- Article Type: General
- Product: Aleph
- Product Version: 20
Some process is filling up the /exlibris file_system.
Indexing jobs, such as p_manage_01 or p_manage_02, can use large amounts of space. Is such a job running? (Check $alephe_scratch and the xxx01 $data_scratch to see.) The "top" command (or "prstat" where "top" is not available) gives you the 15 processes with the highest current cpu usage.
A runaway ue or batch process could be below this current threshold but still be accumulating CPU. If it does show up, the high value in its "TIME" column is a good clue of a problem. (You type "o" in the top display and then "time" to get the highest-cumulative-CPU-time processes.)
If df -k /aleph (or df -k /exlibris) shows 100% for the space used, you should do "cd $LOGDIR" and delete some old logs (to immediately make at least a little space). Then do "df -k " several times in a row. If the Available space is rapidly decreasing, you need to determine what is using the space.
There are at least two things you can do:
1) This series of commands:
cd /aleph [or cd /exlibris] du > /tmp/firstdu du > /tmp/seconddu cd /tmp diff firstdu seconddu
And then examine the diff output for cases of large directories with a large difference between the first instance and the second -- indicating a rapid increase. Then cd to the directory and do "ls -lrt" to check for large, rapidly increasing files.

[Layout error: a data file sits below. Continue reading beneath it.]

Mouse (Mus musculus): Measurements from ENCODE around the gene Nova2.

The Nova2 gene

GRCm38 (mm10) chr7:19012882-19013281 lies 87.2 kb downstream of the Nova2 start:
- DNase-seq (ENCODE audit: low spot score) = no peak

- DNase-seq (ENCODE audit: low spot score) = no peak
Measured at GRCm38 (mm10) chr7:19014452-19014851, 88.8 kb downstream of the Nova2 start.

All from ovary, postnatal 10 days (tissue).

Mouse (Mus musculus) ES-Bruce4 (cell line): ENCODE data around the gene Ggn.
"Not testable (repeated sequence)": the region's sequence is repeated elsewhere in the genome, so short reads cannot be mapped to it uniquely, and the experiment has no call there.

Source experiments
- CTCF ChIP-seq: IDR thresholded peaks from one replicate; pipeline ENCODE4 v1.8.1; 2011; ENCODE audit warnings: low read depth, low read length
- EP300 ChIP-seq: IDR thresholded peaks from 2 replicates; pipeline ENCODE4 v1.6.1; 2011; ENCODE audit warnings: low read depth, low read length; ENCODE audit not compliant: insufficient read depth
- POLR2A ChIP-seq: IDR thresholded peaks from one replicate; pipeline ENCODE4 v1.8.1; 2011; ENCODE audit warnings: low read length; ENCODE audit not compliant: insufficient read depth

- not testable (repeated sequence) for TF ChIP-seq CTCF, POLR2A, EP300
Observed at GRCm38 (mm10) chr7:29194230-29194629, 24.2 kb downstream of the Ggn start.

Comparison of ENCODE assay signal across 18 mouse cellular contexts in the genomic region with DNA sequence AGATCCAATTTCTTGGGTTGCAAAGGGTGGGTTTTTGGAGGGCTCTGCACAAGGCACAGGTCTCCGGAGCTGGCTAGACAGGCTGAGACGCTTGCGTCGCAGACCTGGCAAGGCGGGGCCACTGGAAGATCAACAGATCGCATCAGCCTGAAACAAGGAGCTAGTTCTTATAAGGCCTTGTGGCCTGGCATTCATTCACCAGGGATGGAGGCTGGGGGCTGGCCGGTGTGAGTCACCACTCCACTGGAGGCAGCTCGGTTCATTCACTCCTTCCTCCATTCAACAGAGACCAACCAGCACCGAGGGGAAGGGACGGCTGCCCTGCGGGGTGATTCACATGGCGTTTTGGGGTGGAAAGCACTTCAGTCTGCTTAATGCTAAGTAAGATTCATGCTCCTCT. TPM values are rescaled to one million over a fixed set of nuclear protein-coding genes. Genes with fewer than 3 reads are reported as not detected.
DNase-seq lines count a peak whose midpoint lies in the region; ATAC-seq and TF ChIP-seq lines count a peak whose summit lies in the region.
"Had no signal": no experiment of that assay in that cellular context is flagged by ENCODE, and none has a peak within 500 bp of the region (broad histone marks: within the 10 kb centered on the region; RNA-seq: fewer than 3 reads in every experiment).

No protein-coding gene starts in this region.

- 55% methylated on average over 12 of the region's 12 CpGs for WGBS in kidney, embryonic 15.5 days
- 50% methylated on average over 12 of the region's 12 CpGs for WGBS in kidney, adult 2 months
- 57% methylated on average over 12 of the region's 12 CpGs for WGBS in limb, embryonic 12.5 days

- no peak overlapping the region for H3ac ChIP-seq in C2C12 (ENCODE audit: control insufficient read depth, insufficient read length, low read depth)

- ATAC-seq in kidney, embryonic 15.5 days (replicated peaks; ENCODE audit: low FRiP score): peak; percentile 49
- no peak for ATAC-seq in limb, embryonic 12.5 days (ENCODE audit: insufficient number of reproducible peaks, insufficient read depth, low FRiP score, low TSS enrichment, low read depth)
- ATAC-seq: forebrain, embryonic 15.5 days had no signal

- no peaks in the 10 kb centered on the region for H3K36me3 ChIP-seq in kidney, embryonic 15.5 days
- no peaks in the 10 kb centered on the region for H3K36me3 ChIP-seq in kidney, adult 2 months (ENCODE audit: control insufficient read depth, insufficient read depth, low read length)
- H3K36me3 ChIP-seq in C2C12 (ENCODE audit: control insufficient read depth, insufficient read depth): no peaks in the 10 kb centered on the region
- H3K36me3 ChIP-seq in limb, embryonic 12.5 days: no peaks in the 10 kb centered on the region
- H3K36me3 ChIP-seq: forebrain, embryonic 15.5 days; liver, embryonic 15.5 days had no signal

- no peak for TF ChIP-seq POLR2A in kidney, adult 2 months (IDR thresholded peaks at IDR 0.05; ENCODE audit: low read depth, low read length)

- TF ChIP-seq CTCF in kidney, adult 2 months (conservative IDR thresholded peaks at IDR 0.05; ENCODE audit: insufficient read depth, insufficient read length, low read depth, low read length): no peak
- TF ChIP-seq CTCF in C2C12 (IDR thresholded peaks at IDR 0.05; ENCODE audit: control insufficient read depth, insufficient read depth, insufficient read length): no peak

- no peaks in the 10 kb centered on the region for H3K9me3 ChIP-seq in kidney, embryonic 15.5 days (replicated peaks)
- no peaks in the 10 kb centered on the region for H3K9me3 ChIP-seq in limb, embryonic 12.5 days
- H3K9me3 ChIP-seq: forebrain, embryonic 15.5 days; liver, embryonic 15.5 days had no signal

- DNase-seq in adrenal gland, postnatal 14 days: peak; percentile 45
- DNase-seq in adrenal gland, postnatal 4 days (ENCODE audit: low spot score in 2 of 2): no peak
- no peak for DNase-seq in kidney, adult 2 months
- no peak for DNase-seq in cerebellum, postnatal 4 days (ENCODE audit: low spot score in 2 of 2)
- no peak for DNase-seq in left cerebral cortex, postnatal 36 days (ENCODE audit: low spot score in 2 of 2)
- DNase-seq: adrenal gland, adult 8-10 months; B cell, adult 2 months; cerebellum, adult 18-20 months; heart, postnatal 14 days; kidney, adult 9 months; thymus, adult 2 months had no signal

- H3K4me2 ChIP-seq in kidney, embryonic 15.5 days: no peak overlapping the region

2) ps -ef and look for ue processes with high CPU times. (The cpu time is the second time.) And then stop the process: You can try the normal util e menu option (such as util e/2). If that doesn't work, then you will need to stop it with the "kill" command. One repeated culprit has been runaway ue_01 processes -- occurring because the ue_01 has not been stopped by the nightly aleph_shutdown. (Note: The util c/1 display shows you when each process was started.) It's also possible that some batch job (rather than a ue process) has run away. To check this, check for large, increasing job logs in $alephe_scratch.
indexing, space, file_system
- Article last edited: 10/8/2013